Rumor has been around as long as human civilization, and for much of that time has been frowned upon. The Bible has some stern words for those who spread rumors: "A man who lacks judgment derides his neighbor," the Book of Proverbs reads, "but a man of understanding holds his tongue." Rumors have long been seen as at best trivial, and at worst vicious and immoral.
Experts began to look at rumors more analytically in the 1940s and 1950s, in a wave of research fueled by concern about how rumors could be managed during wartime. Though interest waned during the following decades, rumor studies have seen a resurgence in the last decade or so - partly because researchers are now more able to tackle complex, dynamic phenomena, and partly because they're newly armed with the biggest ongoing social psychology experiment in human history, the Internet, which provides them with terabytes of recorded rumors and a way to track them.
In 2004, the Rochester Institute of Technology psychologist Nicholas DiFonzo and another rumor researcher, Prashant Bordia, analyzed more than 280 Internet discussion group postings that contained rumors. They found that a good chunk of the discourse consisted of the participants sharing and evaluating information about the rumors and discussing whether they seemed likely. They realized, in other words, that people on the sites weren't swapping rumors just to gossip; they were using rumors as a vehicle to get to the truth, the same way people read news.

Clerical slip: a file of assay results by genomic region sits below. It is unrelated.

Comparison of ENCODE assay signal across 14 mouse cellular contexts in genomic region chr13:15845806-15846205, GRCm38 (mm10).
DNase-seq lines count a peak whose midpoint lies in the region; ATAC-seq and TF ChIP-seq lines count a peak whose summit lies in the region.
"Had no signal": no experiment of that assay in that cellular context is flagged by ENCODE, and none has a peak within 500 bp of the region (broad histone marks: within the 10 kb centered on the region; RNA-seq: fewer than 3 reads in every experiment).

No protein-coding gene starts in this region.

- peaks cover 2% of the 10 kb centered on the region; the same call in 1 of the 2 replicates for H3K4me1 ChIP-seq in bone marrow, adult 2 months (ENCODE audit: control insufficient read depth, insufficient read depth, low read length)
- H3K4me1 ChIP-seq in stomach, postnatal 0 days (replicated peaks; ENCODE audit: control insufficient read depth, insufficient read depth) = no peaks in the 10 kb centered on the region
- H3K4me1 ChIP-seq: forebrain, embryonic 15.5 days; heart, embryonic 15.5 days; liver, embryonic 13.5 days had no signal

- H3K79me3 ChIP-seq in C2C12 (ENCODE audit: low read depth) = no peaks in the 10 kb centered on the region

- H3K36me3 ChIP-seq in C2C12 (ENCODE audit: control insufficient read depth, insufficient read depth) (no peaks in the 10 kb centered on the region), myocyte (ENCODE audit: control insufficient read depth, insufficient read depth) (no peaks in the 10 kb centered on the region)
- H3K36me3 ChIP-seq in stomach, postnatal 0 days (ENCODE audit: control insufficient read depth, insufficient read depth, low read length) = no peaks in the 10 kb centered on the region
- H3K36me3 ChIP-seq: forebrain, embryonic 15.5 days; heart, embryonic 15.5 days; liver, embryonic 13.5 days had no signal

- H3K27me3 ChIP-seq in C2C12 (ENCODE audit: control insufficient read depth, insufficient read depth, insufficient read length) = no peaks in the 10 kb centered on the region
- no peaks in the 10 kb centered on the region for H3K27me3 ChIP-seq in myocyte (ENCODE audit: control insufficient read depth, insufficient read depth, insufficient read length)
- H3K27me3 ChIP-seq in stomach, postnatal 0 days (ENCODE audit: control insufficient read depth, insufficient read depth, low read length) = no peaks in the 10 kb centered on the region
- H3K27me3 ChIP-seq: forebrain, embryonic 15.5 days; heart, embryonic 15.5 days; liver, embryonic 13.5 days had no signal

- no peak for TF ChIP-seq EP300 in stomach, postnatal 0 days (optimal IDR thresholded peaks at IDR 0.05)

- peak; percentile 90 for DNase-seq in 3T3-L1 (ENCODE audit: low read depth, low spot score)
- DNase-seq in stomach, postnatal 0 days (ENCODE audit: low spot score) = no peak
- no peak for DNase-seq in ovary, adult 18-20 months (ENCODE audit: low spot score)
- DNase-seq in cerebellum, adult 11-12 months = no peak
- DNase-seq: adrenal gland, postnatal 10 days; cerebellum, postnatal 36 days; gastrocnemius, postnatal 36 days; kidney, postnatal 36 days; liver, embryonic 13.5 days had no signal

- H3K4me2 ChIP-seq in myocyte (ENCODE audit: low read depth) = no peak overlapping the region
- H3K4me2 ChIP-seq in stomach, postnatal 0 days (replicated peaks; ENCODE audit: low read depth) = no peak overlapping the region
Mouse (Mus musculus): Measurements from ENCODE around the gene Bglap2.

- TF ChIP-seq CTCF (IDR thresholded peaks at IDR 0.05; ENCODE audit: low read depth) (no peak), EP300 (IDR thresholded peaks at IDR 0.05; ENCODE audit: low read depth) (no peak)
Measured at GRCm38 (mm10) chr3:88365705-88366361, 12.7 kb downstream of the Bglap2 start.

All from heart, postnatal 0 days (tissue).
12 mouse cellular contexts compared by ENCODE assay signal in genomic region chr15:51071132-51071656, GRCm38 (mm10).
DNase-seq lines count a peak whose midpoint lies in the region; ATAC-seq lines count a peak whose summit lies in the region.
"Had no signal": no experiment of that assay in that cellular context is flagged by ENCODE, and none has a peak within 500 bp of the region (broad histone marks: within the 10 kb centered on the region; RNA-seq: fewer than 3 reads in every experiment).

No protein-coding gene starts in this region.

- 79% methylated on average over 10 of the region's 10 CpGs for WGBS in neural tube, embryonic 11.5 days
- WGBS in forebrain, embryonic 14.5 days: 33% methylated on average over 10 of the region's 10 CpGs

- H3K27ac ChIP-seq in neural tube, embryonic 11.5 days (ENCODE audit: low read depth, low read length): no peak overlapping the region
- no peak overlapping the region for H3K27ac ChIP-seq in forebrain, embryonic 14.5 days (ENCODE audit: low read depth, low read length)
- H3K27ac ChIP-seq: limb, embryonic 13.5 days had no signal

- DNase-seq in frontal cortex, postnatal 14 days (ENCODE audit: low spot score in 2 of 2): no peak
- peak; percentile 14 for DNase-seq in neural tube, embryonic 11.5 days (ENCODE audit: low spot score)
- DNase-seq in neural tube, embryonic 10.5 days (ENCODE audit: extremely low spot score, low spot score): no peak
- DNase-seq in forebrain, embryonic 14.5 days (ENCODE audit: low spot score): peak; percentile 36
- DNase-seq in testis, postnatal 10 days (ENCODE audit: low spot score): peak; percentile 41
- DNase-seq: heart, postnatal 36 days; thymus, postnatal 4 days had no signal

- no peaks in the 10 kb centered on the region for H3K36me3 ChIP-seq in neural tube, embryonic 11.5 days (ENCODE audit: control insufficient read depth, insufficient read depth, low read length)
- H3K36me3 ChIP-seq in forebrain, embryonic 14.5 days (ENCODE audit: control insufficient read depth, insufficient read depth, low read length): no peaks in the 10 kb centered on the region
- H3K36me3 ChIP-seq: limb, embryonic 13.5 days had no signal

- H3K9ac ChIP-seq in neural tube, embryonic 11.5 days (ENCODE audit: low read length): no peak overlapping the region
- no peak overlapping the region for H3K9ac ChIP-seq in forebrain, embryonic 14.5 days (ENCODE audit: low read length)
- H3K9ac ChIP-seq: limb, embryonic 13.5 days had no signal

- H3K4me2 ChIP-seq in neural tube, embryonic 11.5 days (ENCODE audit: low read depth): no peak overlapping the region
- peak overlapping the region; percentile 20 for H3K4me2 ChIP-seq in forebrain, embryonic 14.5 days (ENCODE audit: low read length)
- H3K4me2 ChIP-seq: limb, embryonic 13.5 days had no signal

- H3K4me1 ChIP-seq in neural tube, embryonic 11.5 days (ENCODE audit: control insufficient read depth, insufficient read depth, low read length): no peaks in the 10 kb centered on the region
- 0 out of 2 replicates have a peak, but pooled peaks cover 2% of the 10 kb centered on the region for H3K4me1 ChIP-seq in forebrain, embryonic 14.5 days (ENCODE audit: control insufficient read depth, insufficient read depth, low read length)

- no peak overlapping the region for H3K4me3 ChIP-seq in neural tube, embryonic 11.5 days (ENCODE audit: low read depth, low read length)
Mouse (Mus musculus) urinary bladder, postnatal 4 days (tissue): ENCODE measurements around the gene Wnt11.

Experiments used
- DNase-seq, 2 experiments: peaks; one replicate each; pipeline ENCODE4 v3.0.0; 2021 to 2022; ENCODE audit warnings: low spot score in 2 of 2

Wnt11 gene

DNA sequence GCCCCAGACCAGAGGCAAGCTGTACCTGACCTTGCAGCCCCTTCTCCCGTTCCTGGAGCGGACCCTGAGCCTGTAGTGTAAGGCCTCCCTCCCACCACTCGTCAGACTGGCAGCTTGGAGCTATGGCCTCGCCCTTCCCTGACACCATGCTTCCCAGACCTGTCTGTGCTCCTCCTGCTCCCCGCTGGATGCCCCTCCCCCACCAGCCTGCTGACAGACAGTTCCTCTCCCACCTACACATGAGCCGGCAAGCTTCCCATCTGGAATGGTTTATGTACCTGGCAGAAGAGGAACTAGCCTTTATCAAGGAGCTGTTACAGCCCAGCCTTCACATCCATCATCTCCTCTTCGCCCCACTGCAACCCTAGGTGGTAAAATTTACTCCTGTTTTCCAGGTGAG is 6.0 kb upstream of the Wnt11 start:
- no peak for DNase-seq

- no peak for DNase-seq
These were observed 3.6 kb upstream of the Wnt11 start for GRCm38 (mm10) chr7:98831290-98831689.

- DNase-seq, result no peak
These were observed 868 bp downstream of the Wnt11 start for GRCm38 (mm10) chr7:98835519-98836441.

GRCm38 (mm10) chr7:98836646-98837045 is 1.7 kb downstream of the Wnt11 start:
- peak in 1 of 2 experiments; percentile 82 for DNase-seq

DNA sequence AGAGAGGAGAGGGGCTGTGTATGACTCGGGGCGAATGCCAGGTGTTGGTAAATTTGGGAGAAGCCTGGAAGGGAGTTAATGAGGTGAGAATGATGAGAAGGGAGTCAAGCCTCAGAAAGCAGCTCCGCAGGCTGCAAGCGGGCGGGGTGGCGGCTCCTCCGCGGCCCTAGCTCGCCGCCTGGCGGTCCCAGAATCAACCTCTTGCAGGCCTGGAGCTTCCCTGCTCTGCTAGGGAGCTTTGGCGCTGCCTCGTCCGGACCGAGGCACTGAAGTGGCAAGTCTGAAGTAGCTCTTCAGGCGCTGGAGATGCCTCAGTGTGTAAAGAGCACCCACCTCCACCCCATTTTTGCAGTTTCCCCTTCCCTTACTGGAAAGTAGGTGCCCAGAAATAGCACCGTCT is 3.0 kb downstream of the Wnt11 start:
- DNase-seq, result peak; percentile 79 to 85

"Lots of times people will share a rumor not for their benefit or for the other person's benefit, but simply because they're trying to figure out the facts," says DiFonzo, one of the leading figures in the resurgence of rumor research. He published a book on the topic this fall: "The Watercooler Effect: A Psychologist Explores the Extraordinary Power of Rumors."
Some types of facts seem to be more urgent triggers than others. Rumors that involve negative outcomes tend to start and spread more easily than ones that involve positive outcomes. Researchers sort rumors into "dread rumors," driven by fear ("I heard the company is downsizing"), and "wish rumors," driven by hope ("I heard our Christmas bonus will be bigger this year"). Dread rumors, it turns out, are far more contagious. In a study involving a large public hospital in Australia that was in the midst of a restructuring, Bordia and his colleagues collected 510 rumors that could be classified as dread rumors or wish rumors. Four hundred and seventy-nine of them were dread rumors.